"I try to convey this in my teaching – that my students are agents of the law in more ways than they realize."
Alana Klein currently teaches upper year courses in criminal evidence and criminal procedure. She also offers a seminar on the intersection of law and poverty.
In 2011, she was among McGill Law's faculty members to participate in the McGill/Hebrew University Summer Program in Human Rights.
Alana has also participated in McGill's "Principal's Mini" public lecture series.
What do you want students to take away from your courses and how do you make your teaching meaningful for them?
One of the most important things I learned during my legal education was that the law isn’t a fixed set of values that we argue about and interpret, but that as jurists we can have a much more active role in shaping the way the law operates in society.
This is a key message I want my students to hear – and it’s an important one to understand – that law is not a monolith that they’re fighting against or arguing about, but that law works in conjunction with social influence and social relationships. I try to convey this in my teaching – that my students are agents of the law in more ways than they realize.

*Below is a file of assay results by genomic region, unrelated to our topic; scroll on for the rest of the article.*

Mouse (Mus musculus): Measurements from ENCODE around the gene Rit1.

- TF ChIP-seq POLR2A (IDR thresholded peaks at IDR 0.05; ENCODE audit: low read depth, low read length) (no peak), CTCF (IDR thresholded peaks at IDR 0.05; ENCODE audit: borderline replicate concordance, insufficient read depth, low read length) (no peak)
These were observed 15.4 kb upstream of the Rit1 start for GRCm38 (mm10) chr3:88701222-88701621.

I like to engender this notion through certain assignments, such as one in my undergraduate criminal procedure class where I ask my students, on the first day of class, to write a law from scratch. This makes some students anxious because there’s an assumption that they won’t be the ones making the laws. I remind them, however, that the law is a reflection of human experience, something that they’ve been engaging in their whole life. I tell them that in many ways I believe they are in a better position than some lawmakers to find ways in which the law can be brought in step with our society.
This approach encourages them to not just play by the rules, as it were, but to take a more active role in the law, to see themselves as capable of effecting change on a broader scale. I also want them to understand where the other players are coming from and what they’re dealing with because a good lawyer can’t always win with logic alone – I want them to see there are always important social and psychological elements. And by understanding that there can be a range of answers to every legal question, they will better understand their role as advocates.
In the end, I want my students to be active agents of all the wisdom and knowledge they’re exposed to – and to truly see how legal forces interact – so they can engage with the world and be effective in it.